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VIEWS May the best woman win
by Matt Simonette

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On April 2, Chicagoans will go the polls and, for the first time, elect a Black woman to be the 47th person to hold the office of mayor of Chicago.

Whomever wins—Cook County Board President Toni Preckwinkle or attorney Lori Lightfoot—would be the third Black mayor in the city's history, and the second woman to occupy the post. If Lightfoot were to win, she'd be the city's first openly lesbian mayor as well.

When Mayor Jane Byrne was in the throes of her election in 1979, People Magazine referred to her having the looks of a "harried suburban housewife." When Mayor Harold Washington was in office, 29 City Council members banded together to stall his agenda. Now, decades on, we don't yet know who will be mayor come May—but we know the next mayor, without question, will be a Black woman.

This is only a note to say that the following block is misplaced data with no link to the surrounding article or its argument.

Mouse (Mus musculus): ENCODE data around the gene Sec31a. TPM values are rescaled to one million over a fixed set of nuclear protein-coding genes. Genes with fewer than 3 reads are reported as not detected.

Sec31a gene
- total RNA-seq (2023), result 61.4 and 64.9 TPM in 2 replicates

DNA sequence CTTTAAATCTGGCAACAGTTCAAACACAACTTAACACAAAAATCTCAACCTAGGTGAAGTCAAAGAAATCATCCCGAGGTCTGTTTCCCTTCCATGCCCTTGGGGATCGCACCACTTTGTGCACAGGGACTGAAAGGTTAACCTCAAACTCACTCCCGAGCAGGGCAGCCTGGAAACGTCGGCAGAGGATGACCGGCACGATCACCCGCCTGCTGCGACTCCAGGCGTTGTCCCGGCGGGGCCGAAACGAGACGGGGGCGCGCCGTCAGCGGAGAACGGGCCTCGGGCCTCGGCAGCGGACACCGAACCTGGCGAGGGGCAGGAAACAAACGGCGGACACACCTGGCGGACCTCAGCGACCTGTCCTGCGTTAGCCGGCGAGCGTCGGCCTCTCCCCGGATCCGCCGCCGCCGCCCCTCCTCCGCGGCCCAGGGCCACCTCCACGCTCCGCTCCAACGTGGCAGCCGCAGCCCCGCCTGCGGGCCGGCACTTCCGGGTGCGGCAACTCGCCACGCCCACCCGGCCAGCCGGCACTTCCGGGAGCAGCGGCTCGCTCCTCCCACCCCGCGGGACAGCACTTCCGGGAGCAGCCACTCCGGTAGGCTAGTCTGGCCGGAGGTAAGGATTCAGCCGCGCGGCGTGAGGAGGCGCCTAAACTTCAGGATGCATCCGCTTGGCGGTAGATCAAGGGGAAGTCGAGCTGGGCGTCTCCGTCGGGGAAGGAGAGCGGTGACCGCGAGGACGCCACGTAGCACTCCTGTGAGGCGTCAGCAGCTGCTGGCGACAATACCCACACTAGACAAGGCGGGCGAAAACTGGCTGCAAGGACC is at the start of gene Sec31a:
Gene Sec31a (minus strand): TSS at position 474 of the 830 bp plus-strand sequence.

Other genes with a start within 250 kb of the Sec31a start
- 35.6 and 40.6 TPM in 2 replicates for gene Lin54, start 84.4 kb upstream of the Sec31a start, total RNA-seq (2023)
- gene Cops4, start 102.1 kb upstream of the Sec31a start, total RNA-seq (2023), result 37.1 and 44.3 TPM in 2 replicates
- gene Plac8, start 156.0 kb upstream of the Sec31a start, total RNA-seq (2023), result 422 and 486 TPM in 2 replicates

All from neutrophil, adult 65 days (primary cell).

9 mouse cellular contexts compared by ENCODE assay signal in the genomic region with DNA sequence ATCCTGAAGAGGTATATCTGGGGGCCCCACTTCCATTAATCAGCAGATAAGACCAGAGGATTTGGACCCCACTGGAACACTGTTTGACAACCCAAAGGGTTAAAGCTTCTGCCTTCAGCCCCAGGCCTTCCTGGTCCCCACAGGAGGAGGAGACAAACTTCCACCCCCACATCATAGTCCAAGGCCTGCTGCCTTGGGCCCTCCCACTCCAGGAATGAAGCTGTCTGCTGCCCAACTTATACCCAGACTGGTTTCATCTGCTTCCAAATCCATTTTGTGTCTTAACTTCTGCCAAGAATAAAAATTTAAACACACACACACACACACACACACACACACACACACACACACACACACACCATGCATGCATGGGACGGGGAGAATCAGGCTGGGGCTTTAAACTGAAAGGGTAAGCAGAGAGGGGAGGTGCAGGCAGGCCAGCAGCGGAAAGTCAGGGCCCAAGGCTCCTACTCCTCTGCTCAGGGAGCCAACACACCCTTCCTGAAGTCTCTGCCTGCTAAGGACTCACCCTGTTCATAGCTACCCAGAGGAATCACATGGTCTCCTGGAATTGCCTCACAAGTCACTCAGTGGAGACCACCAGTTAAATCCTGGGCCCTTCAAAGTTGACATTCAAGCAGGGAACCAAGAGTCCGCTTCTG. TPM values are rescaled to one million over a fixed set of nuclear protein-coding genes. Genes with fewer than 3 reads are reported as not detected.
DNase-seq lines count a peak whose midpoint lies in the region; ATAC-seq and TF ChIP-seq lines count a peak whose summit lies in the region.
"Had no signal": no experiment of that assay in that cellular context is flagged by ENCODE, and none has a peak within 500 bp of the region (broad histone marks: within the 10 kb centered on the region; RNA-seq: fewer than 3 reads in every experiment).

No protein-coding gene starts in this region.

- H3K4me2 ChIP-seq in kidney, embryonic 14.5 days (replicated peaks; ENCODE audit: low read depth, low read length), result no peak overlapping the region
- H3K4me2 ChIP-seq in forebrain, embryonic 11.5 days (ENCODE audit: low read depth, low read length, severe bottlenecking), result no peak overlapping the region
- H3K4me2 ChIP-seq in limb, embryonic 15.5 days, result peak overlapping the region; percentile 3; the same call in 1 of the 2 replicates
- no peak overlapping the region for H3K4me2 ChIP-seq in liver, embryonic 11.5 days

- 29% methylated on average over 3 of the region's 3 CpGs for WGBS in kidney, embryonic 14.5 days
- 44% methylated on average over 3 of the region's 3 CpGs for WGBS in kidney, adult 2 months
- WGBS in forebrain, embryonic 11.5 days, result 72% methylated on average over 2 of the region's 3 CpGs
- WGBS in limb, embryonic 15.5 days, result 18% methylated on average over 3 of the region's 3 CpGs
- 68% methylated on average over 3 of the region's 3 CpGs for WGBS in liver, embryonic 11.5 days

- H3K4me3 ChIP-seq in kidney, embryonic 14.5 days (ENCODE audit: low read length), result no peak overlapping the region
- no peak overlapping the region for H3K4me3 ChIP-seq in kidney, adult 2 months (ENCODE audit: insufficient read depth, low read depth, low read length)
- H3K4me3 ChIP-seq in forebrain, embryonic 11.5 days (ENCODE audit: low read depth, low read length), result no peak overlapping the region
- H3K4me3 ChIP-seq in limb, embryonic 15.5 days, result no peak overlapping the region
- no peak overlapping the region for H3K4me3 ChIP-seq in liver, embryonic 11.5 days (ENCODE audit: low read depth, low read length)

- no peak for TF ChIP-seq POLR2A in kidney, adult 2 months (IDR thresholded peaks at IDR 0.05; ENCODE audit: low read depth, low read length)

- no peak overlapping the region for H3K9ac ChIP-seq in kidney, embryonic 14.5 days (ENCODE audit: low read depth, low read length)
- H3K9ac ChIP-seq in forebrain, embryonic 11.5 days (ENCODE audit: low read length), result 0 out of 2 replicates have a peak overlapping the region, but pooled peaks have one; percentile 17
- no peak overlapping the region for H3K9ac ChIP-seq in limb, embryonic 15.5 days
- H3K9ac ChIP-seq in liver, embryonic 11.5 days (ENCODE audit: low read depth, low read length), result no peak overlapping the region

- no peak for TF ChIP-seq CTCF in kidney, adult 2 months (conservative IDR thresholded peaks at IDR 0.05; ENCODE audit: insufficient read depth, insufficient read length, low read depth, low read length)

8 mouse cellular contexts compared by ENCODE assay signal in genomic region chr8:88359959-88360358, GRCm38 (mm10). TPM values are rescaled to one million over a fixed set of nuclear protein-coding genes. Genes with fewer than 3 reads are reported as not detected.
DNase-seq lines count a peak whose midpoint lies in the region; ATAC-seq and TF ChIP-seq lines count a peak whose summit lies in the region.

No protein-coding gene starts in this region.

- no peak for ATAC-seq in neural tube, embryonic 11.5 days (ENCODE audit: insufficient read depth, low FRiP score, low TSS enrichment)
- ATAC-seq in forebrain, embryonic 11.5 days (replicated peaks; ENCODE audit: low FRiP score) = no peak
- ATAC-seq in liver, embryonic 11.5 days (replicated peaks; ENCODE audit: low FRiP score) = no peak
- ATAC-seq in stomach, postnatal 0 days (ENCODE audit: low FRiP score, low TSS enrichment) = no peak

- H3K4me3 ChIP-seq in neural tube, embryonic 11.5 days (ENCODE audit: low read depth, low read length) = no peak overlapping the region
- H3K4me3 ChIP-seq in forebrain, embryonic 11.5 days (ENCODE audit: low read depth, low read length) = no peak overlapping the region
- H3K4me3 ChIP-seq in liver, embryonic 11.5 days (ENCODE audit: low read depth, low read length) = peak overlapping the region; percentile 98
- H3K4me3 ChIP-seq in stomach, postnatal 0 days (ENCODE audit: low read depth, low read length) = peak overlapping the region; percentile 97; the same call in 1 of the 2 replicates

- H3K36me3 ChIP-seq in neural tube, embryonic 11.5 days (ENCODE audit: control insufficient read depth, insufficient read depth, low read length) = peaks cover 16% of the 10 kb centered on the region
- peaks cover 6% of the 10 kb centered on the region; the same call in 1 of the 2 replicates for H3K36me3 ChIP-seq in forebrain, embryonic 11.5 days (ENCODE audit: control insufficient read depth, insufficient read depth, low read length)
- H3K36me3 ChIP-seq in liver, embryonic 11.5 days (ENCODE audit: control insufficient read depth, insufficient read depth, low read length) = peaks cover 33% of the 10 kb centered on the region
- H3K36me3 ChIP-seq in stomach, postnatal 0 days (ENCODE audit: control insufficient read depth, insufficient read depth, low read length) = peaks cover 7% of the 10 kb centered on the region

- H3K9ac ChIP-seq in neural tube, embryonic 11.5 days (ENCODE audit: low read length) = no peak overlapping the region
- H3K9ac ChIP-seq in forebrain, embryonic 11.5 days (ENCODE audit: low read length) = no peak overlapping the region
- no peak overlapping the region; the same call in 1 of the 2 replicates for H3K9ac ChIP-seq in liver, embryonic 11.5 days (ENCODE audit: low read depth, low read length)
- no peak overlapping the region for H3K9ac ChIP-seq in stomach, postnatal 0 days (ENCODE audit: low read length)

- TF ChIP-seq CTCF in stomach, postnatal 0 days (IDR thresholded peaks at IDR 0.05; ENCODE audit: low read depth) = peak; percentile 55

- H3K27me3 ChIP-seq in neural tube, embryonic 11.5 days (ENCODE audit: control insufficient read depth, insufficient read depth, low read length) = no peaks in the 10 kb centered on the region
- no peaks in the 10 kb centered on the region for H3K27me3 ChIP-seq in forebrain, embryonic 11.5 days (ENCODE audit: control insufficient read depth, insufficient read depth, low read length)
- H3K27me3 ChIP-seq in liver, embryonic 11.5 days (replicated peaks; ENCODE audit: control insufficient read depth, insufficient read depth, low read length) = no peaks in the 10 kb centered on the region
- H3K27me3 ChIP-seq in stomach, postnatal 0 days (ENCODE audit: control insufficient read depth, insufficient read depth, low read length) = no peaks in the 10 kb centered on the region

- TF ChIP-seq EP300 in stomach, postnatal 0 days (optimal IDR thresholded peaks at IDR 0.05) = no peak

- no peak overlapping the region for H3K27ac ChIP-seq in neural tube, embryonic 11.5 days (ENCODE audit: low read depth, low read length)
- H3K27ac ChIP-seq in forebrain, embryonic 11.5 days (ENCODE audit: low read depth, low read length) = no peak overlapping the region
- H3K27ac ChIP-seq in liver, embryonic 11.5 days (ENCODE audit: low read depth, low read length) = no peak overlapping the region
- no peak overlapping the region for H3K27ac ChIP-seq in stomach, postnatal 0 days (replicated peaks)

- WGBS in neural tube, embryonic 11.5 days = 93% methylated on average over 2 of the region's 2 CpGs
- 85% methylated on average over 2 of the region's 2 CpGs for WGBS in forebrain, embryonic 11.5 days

Lightfoot being part of the LGBT community has most loudly become an issue twice during the runoff—the first time when Preckwinkle seemingly complimented her on how she navigated that part of her identity, the second being when homophobic and racist fliers were distributed at or near South Side churches, presumably to stoke supposed homophobic impulses among the parishioners.

Nevertheless, in an election as fiery as this, only two such incidents is noteworthy. Lightfoot even received endorsements from some such as Bishop Larry Trotter, who had opposed the LGBT community on marriage equality some years back. When officials such as Judge Tom Chiola, Ald. Tom Tunney and state Reps. Larry McKeon and Greg Harris entered their offices, it was big news. With Lightfoot, one noteworthy aspect of her being a lesbian is that, for many Chicagoans, it's not very noteworthy.

This has been a long and difficult election season. Lightfoot, for her part, announced her candidacy early on when it was presumed that she'd be challenging an incumbent Rahm Emanuel. But Emanuel unexpectedly said last fall that he was stepping down, opening the floodgates for numerous politicians, businesspeople and other residents to throw their hats in the ring.